the impression of aloofness and timelessness associated with the Divine.
Yet rigidity is avoided by a striking asymmetry, evident in the pupils
of the wide open eyes, the arching of the brows, the treatment of the mustache,
and the combing of the beard, as well as the flow of the hair" (1978, 40).
John the Baptist (6th c.)
The second early icon, of John the Baptist, is not as well preserved. At the top of the panel we may still see the two small medallions, of Christ on the left, and of the Virgin on the right, forming, together with the head of St. John, a simple, albeit reshuffled, Deesis, expressing the idea of the intercession. St. John is dressed in a brown tunic and mantle, and in a sheepskin (melote), often emphasized in later icons. Weitzmann believes that "the highlights in the face underlining John's visionary power and the fleeting brush strokes on his garments still reflect strongly the classical tradition. We see here one of the oldest icons in existence: whether it could belong to the fifth century is an open question, and more safely we may ascribe it to the sixth. We do not know where the icon might have been painted. Since it is so different in style from the three great masterpieces. . . that we attribute to Constantinopolitan workshops, we hesitate to propose an origin in the Capital for this icon and consider Palestine a possible place of origin" (1978, 52).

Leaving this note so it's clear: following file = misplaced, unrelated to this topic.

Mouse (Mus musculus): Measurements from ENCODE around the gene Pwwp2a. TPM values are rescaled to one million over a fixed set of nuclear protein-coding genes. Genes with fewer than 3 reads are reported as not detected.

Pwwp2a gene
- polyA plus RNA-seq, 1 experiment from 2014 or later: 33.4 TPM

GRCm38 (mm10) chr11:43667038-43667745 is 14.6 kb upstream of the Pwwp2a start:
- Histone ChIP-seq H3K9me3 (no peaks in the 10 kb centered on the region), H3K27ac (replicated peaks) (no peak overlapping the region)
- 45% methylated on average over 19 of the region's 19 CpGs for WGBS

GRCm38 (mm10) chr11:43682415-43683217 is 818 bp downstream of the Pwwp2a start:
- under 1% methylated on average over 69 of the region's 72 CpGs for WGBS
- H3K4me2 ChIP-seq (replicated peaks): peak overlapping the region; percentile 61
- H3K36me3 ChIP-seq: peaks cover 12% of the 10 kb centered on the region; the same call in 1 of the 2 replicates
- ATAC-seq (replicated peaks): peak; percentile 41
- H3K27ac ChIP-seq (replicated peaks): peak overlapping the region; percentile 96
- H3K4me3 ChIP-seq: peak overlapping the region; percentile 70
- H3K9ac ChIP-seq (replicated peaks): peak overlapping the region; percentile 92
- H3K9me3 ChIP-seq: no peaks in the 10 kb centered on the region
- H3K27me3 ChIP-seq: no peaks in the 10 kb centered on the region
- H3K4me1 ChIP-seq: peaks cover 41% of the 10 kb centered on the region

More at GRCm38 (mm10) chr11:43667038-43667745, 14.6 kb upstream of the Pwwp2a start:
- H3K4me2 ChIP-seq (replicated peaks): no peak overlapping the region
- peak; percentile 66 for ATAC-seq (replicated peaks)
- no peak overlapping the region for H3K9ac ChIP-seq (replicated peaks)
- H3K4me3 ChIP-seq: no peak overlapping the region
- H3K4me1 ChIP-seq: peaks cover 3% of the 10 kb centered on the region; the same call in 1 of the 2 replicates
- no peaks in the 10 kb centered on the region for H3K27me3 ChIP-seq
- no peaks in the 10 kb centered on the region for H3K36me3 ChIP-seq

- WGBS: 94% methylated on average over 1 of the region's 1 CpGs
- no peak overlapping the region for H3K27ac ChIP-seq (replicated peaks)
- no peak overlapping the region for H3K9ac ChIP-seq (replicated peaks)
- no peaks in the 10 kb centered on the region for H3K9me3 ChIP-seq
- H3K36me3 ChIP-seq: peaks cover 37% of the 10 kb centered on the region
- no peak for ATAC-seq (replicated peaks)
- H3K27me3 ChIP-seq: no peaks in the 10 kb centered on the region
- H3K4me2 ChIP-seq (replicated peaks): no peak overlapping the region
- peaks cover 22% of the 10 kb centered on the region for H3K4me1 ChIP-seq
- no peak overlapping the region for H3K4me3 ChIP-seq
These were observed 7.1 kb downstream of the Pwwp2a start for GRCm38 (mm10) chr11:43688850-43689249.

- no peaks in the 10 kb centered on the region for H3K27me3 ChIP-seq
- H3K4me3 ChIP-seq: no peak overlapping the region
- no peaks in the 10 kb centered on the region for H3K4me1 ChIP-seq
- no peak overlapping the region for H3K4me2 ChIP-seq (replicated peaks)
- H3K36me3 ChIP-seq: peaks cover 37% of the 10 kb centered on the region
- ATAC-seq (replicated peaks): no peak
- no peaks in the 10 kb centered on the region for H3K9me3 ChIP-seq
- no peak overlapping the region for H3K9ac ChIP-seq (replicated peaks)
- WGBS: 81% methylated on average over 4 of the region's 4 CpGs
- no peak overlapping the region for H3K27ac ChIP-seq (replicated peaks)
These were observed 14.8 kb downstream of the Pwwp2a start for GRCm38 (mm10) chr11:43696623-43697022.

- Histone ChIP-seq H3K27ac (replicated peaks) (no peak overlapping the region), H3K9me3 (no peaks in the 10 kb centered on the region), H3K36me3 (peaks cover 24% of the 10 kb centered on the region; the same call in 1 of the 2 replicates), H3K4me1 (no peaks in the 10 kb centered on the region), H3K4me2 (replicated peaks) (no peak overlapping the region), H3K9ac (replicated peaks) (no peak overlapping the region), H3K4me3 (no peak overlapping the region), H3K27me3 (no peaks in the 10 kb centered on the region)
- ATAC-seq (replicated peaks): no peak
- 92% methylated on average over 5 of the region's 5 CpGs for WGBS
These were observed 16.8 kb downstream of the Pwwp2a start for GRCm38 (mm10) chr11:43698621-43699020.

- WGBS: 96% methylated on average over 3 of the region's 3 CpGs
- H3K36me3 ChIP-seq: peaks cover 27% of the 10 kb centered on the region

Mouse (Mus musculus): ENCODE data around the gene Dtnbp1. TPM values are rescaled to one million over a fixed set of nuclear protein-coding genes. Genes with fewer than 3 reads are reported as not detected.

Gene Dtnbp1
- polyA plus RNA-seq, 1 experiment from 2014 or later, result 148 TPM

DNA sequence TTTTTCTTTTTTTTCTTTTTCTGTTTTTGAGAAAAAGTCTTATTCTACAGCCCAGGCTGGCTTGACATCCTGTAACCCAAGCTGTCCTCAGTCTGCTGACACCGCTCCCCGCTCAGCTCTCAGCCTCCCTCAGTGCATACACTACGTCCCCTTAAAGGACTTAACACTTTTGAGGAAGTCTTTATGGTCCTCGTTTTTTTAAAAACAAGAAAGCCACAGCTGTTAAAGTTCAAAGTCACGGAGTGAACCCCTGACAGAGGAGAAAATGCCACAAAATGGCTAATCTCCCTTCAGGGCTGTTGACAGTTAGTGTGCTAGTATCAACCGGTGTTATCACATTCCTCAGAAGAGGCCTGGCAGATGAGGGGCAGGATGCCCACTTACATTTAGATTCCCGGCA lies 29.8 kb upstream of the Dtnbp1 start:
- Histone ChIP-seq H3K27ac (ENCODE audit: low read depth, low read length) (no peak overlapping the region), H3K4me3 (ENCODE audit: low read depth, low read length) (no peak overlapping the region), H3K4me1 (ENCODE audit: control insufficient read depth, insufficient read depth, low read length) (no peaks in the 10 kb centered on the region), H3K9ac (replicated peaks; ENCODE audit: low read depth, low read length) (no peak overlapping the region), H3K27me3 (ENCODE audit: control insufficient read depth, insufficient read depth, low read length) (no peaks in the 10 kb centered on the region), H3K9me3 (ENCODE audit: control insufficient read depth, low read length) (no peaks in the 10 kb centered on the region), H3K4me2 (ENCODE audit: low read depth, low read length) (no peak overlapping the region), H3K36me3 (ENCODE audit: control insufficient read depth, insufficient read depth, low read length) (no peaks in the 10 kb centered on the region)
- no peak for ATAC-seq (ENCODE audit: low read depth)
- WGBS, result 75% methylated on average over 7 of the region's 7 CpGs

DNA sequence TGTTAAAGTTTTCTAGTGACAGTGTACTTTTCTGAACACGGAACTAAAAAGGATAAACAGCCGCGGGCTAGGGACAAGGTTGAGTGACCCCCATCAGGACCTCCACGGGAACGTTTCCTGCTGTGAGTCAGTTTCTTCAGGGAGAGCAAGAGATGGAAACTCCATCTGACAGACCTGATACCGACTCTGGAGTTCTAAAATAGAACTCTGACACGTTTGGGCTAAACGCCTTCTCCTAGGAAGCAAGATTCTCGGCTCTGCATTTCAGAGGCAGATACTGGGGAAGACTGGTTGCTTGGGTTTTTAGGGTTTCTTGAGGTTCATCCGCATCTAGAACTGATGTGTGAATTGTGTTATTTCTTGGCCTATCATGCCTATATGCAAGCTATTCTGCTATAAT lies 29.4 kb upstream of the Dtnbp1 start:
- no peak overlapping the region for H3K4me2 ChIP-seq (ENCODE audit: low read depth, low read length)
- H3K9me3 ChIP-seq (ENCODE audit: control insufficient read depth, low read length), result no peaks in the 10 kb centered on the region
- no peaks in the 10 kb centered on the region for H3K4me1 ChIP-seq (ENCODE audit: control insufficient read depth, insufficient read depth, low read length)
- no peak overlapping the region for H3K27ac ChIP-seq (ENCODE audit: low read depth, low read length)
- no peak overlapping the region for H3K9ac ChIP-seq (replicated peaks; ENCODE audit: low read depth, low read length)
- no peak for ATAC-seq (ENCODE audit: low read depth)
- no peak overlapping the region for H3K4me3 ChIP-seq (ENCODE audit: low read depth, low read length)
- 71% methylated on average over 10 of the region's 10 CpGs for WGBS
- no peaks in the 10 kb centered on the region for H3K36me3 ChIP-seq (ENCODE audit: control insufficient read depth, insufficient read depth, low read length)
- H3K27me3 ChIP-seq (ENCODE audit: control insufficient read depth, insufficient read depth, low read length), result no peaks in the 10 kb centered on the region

The third icon among our examples, St. Nicholas
the Miracleworker, with Scenes from His Life, also comes from Sinai,
but it is a later work, from the end of the twelfth or the first half of
the thirteenth century. The saint is an amalgamation of two St. Nicholases,